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Is there an explicit algorithm which establish a bijection between polynomials with finite variables and natural coefficients and natural numbers. Does anyone have one of these?Thanks.

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What do you mean by finite variables? Do you mean finitely many, like, $x_1 \dots x_n$? – Ben Millwood Sep 12 '12 at 10:08
Yes, thats what I mean exactly. – Hooman Sep 12 '12 at 10:11
Maybe powers of primes? (This won't actually work.) – wj32 Sep 12 '12 at 10:28
You ask for a bijection, which is possible but quite hard (especially if you ask an "explicit formula"). Answers so far involve algorithms (after all nobody even has an explicit formula for the $n$-th prime number) that produce an injection of polynomials into the natural numbers. If that suffices for you, you might want to edit your question so as to be less demanding. – Marc van Leeuwen Sep 12 '12 at 11:48
up vote 2 down vote accepted

Here is an algorithm that produces for each such polynomial $q(X_1,\ldots, X_r)$ a natural number in an injective and reversible way:

Let $p_1$, $p_2$, $\ldots$ be the primes in ascending order, and let ${\mathbb N}^*:=\bigcup_{n=0}^\infty {\mathbb N}^n$ be the set of words over the alphabet ${\mathbb N}$. An element of ${\mathbb N}^*$ is a finite tuple of natural numbers. The function $$\psi: \ {\mathbb N}^*\to {\mathbb N}\ ,\qquad (x_1,x_2,\ldots, x_n)\ \mapsto \ p_1^{x_1}\ p_2^{x_2}\cdot\ldots\cdot p_n^{x_n}$$ is injective, by the fundamental theorem of arithmetic.

A polynomial $q:=q(X_1,\ldots, X_r)$ is a finite sum of monomials of the form $$a\ X_1^{x_1}\ X_2^{x_2}\ \cdots\ X_r^{x_r}\ , $$ where $a$ and the $x_i$ are natural numbers. It follows that such a monomial can be encoded into the number $y:=\psi(a,x_1,x_2,\ldots, x_r)$. Do this for every monomial occurring in $q$, and you get a list of natural numbers, which you better arrange in decreasing order. Let $(y_1,y_2,\ldots, y_N)$ be the list so obtained. Then $$\Psi(q):=\psi(y_1,\ldots, y_N)$$ is the final code-number assigned to the polynomial $q$.

As an exercice we compute the code-number of the polynomial $q(X,Y):=3 XY +2 Y^3$. One has $$3XY=3X^1Y^1\ ,\quad 2 Y^3=2 X^0Y^3\ ;$$ therefore these two monomials determine $$y=\psi(3,1,1)=2^3\cdot3^1\cdot 5^1=120, \quad y'=\psi(2,0,3)=2^2\cdot 3^0\cdot 5^3=500\ .$$ As $500>120$ we obtain $$\eqalign{\Psi(q)=&\psi(500,120)=2^{500}\cdot 3^{120}=\cr &588231663803252819851242468885657\cr &737281191157147698980407385320166\cr &4929501083470168424157628631200921241\cr &1106855928867093446243479502053445791\cr &03336519115831609224583871650969534711\cr &779898967116298434135013195776\ .\cr}$$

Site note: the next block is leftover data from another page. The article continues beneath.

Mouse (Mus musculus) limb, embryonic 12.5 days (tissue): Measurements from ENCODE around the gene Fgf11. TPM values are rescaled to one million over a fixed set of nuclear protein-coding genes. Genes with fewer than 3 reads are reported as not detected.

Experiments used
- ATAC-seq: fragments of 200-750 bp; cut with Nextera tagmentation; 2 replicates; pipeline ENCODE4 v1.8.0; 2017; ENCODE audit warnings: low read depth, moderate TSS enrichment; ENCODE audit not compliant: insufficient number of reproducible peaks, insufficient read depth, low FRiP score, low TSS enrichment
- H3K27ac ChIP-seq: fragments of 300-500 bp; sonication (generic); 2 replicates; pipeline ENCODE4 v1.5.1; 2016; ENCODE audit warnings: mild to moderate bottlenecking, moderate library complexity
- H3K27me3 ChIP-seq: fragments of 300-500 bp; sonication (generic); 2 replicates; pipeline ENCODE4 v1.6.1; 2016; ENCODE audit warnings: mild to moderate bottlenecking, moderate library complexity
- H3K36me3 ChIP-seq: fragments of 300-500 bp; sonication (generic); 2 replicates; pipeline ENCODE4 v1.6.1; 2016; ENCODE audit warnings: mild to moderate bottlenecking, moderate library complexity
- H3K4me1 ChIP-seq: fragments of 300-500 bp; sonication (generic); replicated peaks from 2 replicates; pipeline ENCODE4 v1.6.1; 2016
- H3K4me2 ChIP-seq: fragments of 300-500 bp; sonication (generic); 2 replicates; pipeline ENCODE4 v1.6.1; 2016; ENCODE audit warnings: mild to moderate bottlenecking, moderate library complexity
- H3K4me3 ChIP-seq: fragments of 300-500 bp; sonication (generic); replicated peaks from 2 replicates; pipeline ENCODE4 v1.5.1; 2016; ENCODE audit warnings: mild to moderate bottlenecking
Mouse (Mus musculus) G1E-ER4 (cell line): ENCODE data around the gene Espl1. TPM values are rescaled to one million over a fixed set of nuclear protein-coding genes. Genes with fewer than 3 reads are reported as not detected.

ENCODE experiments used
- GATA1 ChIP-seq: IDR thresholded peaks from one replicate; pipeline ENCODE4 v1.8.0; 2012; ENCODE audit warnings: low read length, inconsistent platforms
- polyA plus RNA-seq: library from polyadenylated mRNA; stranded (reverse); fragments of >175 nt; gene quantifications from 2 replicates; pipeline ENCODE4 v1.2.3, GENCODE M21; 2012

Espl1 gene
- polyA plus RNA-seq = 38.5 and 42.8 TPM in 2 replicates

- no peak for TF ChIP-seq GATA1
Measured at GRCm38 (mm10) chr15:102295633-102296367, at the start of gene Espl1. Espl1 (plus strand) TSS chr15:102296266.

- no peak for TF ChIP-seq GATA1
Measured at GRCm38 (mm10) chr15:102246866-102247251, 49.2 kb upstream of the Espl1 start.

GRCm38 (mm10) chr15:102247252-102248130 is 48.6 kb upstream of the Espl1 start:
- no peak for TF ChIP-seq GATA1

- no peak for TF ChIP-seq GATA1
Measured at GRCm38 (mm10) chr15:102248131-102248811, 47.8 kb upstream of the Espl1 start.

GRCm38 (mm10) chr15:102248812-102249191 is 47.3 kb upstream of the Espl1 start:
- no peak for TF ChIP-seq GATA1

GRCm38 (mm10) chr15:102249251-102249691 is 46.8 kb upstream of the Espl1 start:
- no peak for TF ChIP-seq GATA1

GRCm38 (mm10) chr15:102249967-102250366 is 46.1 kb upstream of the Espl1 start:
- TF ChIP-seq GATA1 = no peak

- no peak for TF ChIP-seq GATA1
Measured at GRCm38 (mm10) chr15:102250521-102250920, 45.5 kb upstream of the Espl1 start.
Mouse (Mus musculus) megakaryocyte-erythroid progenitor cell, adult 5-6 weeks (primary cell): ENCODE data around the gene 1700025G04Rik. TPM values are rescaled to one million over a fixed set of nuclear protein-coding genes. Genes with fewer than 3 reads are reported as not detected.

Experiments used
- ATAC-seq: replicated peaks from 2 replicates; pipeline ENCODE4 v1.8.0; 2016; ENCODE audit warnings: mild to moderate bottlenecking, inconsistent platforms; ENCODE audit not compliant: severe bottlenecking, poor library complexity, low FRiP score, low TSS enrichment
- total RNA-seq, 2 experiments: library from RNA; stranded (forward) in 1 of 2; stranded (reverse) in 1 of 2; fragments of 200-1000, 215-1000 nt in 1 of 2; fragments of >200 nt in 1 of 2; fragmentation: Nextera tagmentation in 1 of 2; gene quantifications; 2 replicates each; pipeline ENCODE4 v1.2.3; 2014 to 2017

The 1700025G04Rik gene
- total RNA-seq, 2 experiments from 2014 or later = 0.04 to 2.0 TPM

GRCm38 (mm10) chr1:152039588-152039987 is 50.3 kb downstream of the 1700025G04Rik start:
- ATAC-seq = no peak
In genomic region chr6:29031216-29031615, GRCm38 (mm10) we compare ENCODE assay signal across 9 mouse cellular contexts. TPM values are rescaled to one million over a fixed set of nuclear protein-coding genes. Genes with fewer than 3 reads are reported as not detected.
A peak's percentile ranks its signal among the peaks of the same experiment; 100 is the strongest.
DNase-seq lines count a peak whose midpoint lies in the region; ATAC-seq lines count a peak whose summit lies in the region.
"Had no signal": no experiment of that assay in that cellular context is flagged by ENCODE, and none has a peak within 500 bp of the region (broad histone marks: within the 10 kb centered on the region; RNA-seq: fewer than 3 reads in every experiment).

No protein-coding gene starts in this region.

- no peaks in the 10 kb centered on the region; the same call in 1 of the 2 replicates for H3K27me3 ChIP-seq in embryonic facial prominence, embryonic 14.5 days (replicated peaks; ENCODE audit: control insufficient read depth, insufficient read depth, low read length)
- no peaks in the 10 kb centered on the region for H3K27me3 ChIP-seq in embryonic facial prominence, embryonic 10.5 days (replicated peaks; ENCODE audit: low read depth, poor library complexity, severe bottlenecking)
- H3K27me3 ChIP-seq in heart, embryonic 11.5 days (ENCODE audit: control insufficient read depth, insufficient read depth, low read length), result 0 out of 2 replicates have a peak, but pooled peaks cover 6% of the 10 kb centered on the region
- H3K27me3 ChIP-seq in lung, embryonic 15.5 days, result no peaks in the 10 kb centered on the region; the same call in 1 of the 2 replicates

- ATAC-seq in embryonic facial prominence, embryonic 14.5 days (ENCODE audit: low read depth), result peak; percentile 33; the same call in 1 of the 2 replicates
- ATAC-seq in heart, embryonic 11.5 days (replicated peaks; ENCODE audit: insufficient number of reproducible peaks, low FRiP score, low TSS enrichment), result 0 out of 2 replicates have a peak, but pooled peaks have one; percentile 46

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For this question, I'm going to gloss over the question of whether or not $0\in\mathbb N$. There's a clear bijection between the two options in any case, so I'll only refer to positive integers and non-negative integers.

To understand how to do what you ask, it's probably easiest to understand how to encode finite sequences of non-negative integers as a positive integer, and then how to encode your polynomials as those.

The usual way of doing the former is in prime factorisations. Since prime factorisations are unique, if I have $a_1\dots a_n$ non-negative integers and $p_1 \dots p_n$ prime numbers, I can recover the $a_k$ from the prime factorisation of the positive integer $p_1^{a_1}p_2^{a_2}\dots p_n^{a_n}$.

With regards to the latter, you just need to pick an ordering of your terms and read off the coefficients. I might as well pretend you have infinitely many variables, and just all but finitely many have zero coefficients, but now there's some subtlety in how I order them so that I do eventually get to every one. I think what I'll do is call the variables $x_1, x_2 \dots$ and then define the combined degree of a term to be its degree plus the sum of the subscripts used in that term. That way, every term has finite combined degree, but crucially there are only finitely many terms of each combined degree, so if I just list the terms by increasing combined degree, any term will eventually be listed. Pedantically, I do also need to choose an ordering within each collection of terms of given combined degree, but that's not actually difficult - lexicographic order is as good as any. The listing would start $1, x_1, x_1^2, x_2, x_1^3, x_2^2, x_3, x_1^4, x_1x_2, x_2^3, x_3^2, x_4, \dots$

Under this correspondence, I encode $4 + 2x_3^2 + x_1x_2$ as the sequence $4, 0, 0, 0, 0, 0, 0, 0, 1, 0, 2$ and hence as the integer $p_1^4p_9p_{11}^2=2^4\times23\times31^2=353648$.

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